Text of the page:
Women in jeopardy and women who are unreliable narrators are common factors in thrillers these days, but The Perfect Wife, by J. P. Delaney, takes those tropes in a slightly different, and decidedly creepy, direction.  Abbie wakes up in a hospital room, groggy and without any memories of who she is or how she got where she is now.  There’s a man in her room claiming to be her husband, telling her all kinds of things about her life: that she had a terrible accident five years before, that she was on the verge of death and it was only a miracle of modern technology that brought her back to life.  He tells her she’s a brilliant artist, a loving mother to their young son and a perfect wife to him. She doesn’t remember any of this, which is scary enough in itself, and as she starts to remember bits and pieces here and there, a lot of what her husband is telling her begins to fall apart, and she finds herself questioning his motives, and even his facts.  What’s really going on? What really happened to her five years ago, and what could the past be that’s so terrible her husband would be spending that much effort to hide it from her?  


Give yourself a break from the heat and humidity and immerse yourself in these new thrillers here at the Field.



In order to get the most out of the second book in the Janet Watson Chronicles, The Hound of Justice, by Claire O’Dell, you first have to read the first book, A Study in Honor.  This is not one of those series you can read out of order or start anywhere; if you haven’t read A Study in Honor, I highly recommend it on its own merits and also as a basis for reading this excellent new novel.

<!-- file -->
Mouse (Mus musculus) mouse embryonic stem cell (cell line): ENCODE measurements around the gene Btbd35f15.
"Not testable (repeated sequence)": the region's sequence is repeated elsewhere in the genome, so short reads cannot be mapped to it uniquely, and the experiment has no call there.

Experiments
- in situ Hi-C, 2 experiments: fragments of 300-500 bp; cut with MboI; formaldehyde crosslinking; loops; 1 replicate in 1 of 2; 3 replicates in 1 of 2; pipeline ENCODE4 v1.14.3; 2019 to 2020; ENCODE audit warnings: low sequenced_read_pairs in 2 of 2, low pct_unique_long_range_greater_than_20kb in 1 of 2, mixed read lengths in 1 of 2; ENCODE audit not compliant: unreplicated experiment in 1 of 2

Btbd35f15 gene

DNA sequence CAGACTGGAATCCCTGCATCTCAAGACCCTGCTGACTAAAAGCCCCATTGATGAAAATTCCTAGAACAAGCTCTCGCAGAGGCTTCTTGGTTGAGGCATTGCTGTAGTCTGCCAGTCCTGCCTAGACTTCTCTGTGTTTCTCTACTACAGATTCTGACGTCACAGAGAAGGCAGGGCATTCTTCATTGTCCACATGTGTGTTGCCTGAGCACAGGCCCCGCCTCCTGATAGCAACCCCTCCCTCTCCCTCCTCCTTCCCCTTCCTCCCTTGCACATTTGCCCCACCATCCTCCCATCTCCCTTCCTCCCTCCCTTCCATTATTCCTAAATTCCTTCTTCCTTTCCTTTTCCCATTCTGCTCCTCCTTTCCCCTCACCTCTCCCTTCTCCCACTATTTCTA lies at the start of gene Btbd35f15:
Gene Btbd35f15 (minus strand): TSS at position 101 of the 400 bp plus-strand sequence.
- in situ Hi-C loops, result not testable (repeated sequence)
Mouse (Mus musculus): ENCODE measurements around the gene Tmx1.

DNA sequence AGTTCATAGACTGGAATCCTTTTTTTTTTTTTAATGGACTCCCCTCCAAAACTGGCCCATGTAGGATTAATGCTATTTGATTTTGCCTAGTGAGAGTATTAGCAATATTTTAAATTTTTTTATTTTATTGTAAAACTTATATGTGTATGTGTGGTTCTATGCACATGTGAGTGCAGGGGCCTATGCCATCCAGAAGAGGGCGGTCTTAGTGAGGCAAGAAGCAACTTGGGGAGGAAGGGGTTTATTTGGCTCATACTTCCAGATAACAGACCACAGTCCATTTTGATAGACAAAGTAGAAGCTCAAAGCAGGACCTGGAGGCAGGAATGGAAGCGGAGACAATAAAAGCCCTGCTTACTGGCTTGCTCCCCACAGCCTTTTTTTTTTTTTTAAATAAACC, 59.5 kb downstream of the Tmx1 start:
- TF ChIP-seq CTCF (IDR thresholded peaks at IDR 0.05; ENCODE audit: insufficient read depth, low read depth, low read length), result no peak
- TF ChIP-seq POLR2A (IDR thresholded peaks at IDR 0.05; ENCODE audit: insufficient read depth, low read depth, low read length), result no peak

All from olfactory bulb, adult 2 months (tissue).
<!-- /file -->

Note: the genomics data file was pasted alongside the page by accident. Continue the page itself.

The other thing you have to let go of when you start this book is the notion that this is an African American Female version of Sherlock Holmes and John Watson, set in a future and very damaged America.  Yes, you do have a Doctor Watson, in this case Janet rather than John, African American rather than English, who was injured in a war in which she served (and I have to give O’Dell credit for not screwing around with the nature of Janet Watson’s injury: she got part of her arm blown off and in addition to the post-traumatic stress, she has an artificial arm to get used to using; the original John Watson was injured either in his arm or his leg and Sir Arthur Conan Doyle never quite seemed to have made up his mind which it was).  And yes, you do have a brilliant and eccentric Holmes, in this case Sara rather than Sherlock, who has connections inside and outside of government and who has musical ability (piano in Sara’s case, violin in Sherlock’s) and a habit of dragging her companion into complicated mysterious situations without sharing a lot of information about what they’re doing or what she knows about what’s going on. But if you come to this book looking for a twisty, complicated Sherlock Holmes type mystery where the genius detective sees and deduces from clues neither Watson nor the reader can see clearly or understand properly, you are going to be disappointed. And that would be too bad, because you’d be missing out on a very entertaining, suspenseful book just because you’re looking for the wrong thing.